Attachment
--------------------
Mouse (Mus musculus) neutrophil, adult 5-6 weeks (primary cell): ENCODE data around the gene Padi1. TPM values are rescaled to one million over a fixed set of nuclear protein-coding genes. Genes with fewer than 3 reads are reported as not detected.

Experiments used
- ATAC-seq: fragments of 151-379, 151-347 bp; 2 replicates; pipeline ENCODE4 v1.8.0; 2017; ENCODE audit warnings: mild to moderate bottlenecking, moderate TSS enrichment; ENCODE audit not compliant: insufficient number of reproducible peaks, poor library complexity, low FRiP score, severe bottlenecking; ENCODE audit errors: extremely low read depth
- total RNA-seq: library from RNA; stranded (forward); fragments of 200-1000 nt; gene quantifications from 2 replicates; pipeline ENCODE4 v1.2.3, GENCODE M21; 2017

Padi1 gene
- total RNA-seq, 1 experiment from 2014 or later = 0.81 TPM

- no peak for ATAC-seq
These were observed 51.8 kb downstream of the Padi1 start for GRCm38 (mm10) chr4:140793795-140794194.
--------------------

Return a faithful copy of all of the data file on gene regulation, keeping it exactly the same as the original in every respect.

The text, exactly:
Mouse (Mus musculus) neutrophil, adult 5-6 weeks (primary cell): ENCODE data around the gene Padi1. TPM values are rescaled to one million over a fixed set of nuclear protein-coding genes. Genes with fewer than 3 reads are reported as not detected.

Experiments used
- ATAC-seq: fragments of 151-379, 151-347 bp; 2 replicates; pipeline ENCODE4 v1.8.0; 2017; ENCODE audit warnings: mild to moderate bottlenecking, moderate TSS enrichment; ENCODE audit not compliant: insufficient number of reproducible peaks, poor library complexity, low FRiP score, severe bottlenecking; ENCODE audit errors: extremely low read depth
- total RNA-seq: library from RNA; stranded (forward); fragments of 200-1000 nt; gene quantifications from 2 replicates; pipeline ENCODE4 v1.2.3, GENCODE M21; 2017

Padi1 gene
- total RNA-seq, 1 experiment from 2014 or later = 0.81 TPM

- no peak for ATAC-seq
These were observed 51.8 kb downstream of the Padi1 start for GRCm38 (mm10) chr4:140793795-140794194.